Porsche Taycan Sport Turismo review
The Taycan Sport Turismo is proof practicality doesn’t have to come at the expense of performance – just be prepared to pay for it
- Looks great
- Longer range than Cross Turismo
- Even better to drive than other Taycans
- Extremely expensive
- Real-world range can disappoint
- Many features are pricey options
|Car type||Range||Wallbox charge time||Rapid charge time|
|Electric||305 miles||13hrs 30mins (0-100%, 7.4kW)||21mins (10-80%, 225kW)|
Porsche Taycan Sport Turismo verdict
If you ever doubted whether a two-tonne, fully electric estate car could be a ‘proper’ Porsche, then you only need to spend five minutes in the Taycan Sport Turismo to find out what the boffins down at Stuttgart are capable of. The Porsche Taycan Sport Turismo is not only one of – if not the best – handling EVs out there, but it’s also luxurious, has a decent electric range and is surprisingly practical. As you’d expect from a car of this calibre, the plug-in Porsche estate doesn’t come cheap, but the Taycan Sport Turismo manages to tick every box to become the ultimate electric family car.
Details, specs and alternatives
The Porsche Taycan is the German sports-car brand’s first – and currently only – electric car. At launch, it was only offered as a sleek and futuristic saloon, but now buyers also have the choice of two practical estate models: the Cross Turismo and Sport Turismo.
It’s the latter we’ll be focusing on here, with the Cross Turismo offering a slightly more rugged appearance and the Sport Turismo being… well, sportier. Neither have any direct competitors at the moment, with the only other electric estate car on sale being the budget-focused MG5 – estate versions of the Vauxhall Astra Electric and Peugeot e-308 are on their way, too.
The lineup kicks off with the eponymous ‘Taycan Sport Turismo’ which utilises a single electric motor outputting 402bhp and is powered by a 71kWh battery, providing a range of up to 268 miles. Next up is the Taycan Sport Tursimo 4S which, as its name suggests, gets an extra electric motor on the front axle for four-wheel-drive grip and a combined output of 523bhp – 0-62mph takes just four seconds.
The keenest drivers should instead look at the Taycan Sport Turismo GTS which ups the power to 590bhp and cuts the 0-62mph time to just 3.7 seconds. GTS models boast several performance tweaks such as lower, stiffer suspension and a racier setup for the optional rear-wheel steering system. It also gets the optional 84kWh ‘Performance Battery Plus’ as standard (lesser models can upgrade to this for around £4,500) meaning range stands at a maximum of 304 miles.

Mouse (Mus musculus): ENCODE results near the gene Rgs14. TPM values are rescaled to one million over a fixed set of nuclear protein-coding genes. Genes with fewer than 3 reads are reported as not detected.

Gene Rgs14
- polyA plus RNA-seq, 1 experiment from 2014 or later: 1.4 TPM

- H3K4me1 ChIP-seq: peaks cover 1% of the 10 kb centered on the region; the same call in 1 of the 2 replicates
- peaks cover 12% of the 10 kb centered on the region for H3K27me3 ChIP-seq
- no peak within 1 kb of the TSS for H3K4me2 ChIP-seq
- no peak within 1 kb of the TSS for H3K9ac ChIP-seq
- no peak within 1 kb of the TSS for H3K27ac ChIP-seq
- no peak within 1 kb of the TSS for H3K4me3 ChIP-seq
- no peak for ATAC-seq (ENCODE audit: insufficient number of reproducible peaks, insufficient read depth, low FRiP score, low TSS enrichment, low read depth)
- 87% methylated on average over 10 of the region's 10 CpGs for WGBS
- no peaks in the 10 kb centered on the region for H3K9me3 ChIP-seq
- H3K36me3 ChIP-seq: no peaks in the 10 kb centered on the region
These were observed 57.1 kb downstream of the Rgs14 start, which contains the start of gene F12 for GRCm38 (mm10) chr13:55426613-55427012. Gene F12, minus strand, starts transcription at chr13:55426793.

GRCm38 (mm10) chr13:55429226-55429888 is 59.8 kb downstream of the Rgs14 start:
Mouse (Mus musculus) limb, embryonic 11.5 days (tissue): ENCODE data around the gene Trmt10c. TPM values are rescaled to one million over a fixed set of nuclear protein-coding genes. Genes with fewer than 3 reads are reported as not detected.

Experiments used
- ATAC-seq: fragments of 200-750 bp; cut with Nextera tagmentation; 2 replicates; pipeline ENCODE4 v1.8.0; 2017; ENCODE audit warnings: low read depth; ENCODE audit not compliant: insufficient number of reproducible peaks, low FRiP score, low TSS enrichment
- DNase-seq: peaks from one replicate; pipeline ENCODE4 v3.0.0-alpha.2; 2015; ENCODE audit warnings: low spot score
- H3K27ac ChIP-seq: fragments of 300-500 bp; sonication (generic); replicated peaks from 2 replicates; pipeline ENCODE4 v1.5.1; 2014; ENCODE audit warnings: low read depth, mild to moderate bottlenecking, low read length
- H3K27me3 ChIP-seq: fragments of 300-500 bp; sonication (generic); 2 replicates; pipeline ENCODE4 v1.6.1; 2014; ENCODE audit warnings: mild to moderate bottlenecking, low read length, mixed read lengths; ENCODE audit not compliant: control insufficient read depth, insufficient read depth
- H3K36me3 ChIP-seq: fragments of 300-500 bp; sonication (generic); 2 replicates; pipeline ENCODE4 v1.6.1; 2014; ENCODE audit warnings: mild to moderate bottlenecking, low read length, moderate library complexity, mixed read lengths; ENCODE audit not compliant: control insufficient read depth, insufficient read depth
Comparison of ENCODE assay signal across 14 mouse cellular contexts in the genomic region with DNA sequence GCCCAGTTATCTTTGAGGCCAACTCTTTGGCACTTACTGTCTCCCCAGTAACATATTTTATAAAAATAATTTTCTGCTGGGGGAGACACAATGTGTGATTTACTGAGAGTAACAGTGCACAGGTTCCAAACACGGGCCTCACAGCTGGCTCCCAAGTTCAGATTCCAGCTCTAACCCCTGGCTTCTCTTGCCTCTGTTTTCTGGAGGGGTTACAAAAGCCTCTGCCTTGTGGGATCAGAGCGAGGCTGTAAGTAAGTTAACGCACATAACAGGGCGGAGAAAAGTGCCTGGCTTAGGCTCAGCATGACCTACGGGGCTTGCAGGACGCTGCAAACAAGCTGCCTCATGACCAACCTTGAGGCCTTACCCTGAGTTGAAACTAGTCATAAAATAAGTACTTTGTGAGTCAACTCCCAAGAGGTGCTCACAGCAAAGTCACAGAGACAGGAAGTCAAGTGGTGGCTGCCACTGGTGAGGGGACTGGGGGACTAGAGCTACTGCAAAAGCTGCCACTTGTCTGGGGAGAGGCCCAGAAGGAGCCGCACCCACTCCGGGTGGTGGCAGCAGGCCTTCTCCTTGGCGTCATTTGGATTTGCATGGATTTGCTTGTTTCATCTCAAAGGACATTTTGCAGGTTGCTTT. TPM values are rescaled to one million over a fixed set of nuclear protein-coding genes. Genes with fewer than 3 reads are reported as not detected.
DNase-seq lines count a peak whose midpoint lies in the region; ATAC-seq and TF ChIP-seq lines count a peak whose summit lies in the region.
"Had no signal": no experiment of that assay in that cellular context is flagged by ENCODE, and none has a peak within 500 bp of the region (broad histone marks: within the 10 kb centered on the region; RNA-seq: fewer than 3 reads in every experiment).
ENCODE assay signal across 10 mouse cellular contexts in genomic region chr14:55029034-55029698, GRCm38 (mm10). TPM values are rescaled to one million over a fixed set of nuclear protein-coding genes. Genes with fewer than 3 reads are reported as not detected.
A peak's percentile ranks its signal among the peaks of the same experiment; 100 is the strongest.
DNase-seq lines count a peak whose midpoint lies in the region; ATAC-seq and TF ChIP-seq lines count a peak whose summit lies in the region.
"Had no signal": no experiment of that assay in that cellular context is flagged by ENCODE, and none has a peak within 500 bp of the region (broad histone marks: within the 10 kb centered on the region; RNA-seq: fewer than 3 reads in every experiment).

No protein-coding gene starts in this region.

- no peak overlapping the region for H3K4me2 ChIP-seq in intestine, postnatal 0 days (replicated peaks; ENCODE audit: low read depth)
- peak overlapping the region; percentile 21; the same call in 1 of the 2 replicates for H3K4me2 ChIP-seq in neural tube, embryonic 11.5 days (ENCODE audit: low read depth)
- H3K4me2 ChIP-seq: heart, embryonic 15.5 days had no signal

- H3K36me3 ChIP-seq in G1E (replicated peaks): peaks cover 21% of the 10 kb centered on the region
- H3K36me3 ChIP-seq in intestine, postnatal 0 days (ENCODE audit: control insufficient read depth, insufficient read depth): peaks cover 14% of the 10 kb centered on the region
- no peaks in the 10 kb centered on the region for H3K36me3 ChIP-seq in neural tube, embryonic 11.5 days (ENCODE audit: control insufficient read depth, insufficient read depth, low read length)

Finally, if straight-line speed is your priority, the Taycan Cross Turismo Turbo and Turbo S are unlikely to disappoint. These output a staggering 671bhp and 741bhp and reach 62mph in 3.2 and 2.8 seconds respectively; even the base Taycan feels fast, though, making both Turbo models almost feel somewhat superfluous.
Something else to be aware of is that, like all Porsches, the Taycan’s list of standard equipment is fairly spartan considering its high list price. All cars come as standard with LED lights, leatherette upholstery, heated front seats, a 10.9-inch touchscreen with Apple CarPlay and a reversing camera. It’s a tad ridiculous, though, that things such as adaptive cruise control don't come as standard – especially at this price point. We also have a sneaky suspicion that Porsche intentionally designed the base Taycan wheels to be as ugly as possible, all in an effort to force buyers to fork out thousands to step up to a larger, nicer set of alloys.
Range, battery size & charging
|Model||Range||Wallbox charge time||Rapid charge time|
|Taycan (71kWh)||268 miles||11hrs 30mins (0-100%, 7.4kW)||21mins (10-80%, 225kW)|
|Taycan (84kWh)||305 miles||13hrs 30mins (0-100%, 7.4kW)||19mins (10-80%, 268kW)|